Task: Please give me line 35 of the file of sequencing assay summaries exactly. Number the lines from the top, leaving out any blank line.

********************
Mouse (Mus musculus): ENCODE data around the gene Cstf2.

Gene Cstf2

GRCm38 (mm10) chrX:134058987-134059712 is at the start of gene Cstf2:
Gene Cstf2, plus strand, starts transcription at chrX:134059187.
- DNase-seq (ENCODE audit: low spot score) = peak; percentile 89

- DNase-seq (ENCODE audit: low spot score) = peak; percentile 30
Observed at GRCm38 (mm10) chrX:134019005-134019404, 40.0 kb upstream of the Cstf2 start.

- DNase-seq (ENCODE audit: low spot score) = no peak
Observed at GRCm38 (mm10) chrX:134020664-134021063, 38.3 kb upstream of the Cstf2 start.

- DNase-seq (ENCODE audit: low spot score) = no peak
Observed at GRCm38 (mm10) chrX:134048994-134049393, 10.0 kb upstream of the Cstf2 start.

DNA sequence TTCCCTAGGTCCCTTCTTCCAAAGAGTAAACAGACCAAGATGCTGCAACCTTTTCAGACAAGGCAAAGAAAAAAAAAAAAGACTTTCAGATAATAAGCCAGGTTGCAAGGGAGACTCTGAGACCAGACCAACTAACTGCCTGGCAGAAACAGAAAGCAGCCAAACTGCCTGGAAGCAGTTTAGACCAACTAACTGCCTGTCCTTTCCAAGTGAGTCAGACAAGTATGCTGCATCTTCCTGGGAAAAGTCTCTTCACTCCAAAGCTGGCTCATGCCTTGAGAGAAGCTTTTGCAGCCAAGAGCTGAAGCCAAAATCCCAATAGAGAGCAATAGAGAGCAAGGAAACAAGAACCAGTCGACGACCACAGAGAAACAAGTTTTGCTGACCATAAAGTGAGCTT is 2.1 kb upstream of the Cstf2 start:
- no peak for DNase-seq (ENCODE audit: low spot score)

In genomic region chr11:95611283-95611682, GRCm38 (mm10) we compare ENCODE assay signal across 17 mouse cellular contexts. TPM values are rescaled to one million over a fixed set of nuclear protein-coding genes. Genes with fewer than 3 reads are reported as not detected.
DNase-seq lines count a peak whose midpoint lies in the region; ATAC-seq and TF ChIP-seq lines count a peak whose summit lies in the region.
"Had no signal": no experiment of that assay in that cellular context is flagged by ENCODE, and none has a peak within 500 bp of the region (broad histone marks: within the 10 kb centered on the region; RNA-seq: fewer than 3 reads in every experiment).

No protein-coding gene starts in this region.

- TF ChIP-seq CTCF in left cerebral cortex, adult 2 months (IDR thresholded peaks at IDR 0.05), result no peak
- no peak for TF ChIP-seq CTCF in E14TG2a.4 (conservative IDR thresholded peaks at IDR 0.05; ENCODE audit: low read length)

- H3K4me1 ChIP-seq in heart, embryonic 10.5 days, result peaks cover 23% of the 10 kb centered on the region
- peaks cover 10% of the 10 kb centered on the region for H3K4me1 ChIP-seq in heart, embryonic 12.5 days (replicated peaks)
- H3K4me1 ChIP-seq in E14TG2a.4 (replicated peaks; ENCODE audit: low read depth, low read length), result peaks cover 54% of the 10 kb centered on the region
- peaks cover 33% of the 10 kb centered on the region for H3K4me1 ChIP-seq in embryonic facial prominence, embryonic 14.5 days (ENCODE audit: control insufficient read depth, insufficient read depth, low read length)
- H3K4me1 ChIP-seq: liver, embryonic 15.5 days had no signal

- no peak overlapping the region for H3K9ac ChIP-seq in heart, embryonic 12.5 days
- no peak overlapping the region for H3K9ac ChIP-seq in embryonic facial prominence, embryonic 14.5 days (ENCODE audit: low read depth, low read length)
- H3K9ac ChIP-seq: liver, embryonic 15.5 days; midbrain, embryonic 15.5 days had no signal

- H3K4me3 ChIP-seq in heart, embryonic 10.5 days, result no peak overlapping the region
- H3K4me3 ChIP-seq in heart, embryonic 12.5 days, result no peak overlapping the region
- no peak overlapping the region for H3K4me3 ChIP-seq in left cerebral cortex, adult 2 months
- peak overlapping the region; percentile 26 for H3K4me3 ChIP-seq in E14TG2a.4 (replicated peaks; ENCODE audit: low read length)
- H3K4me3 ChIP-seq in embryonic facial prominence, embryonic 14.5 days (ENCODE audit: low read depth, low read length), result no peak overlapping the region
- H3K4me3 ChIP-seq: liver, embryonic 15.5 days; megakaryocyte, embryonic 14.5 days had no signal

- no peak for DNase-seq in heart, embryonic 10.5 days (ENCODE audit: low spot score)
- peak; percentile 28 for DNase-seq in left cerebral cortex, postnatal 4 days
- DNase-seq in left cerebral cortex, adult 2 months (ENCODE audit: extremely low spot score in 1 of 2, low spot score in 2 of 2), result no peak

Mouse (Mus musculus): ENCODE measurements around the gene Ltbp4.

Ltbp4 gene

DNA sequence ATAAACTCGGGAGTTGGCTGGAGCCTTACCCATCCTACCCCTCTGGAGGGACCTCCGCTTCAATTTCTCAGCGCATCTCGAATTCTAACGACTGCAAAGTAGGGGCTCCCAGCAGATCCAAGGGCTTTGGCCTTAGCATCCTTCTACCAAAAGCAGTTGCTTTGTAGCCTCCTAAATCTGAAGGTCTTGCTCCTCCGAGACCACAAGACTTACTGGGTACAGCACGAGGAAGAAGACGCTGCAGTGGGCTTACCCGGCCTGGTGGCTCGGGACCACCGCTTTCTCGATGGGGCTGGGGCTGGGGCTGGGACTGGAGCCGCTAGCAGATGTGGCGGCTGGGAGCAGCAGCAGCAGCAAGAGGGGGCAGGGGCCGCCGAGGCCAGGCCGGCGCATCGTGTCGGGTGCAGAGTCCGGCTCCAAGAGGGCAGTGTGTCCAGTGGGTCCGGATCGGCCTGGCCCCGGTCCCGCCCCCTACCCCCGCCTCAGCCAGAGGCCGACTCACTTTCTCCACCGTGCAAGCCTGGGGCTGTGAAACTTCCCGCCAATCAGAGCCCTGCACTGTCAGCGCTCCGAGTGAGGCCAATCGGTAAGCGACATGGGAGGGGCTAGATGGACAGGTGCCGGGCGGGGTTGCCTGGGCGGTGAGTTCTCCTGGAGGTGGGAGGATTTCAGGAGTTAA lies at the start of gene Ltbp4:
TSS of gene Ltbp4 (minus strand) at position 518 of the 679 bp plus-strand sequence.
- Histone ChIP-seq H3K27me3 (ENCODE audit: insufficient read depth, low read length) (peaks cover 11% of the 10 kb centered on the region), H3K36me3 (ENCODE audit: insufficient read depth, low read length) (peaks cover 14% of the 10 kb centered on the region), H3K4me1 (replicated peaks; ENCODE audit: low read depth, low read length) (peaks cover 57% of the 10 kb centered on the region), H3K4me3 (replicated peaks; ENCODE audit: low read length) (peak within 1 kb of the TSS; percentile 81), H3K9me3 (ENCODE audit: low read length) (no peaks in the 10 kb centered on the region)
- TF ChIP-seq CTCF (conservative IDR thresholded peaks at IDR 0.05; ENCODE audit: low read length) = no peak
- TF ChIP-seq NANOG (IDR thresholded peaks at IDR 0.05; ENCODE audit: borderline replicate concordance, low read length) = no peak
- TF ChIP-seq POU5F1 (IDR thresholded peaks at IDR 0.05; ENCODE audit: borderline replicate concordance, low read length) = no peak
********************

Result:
- peak; percentile 28 for DNase-seq in left cerebral cortex, postnatal 4 days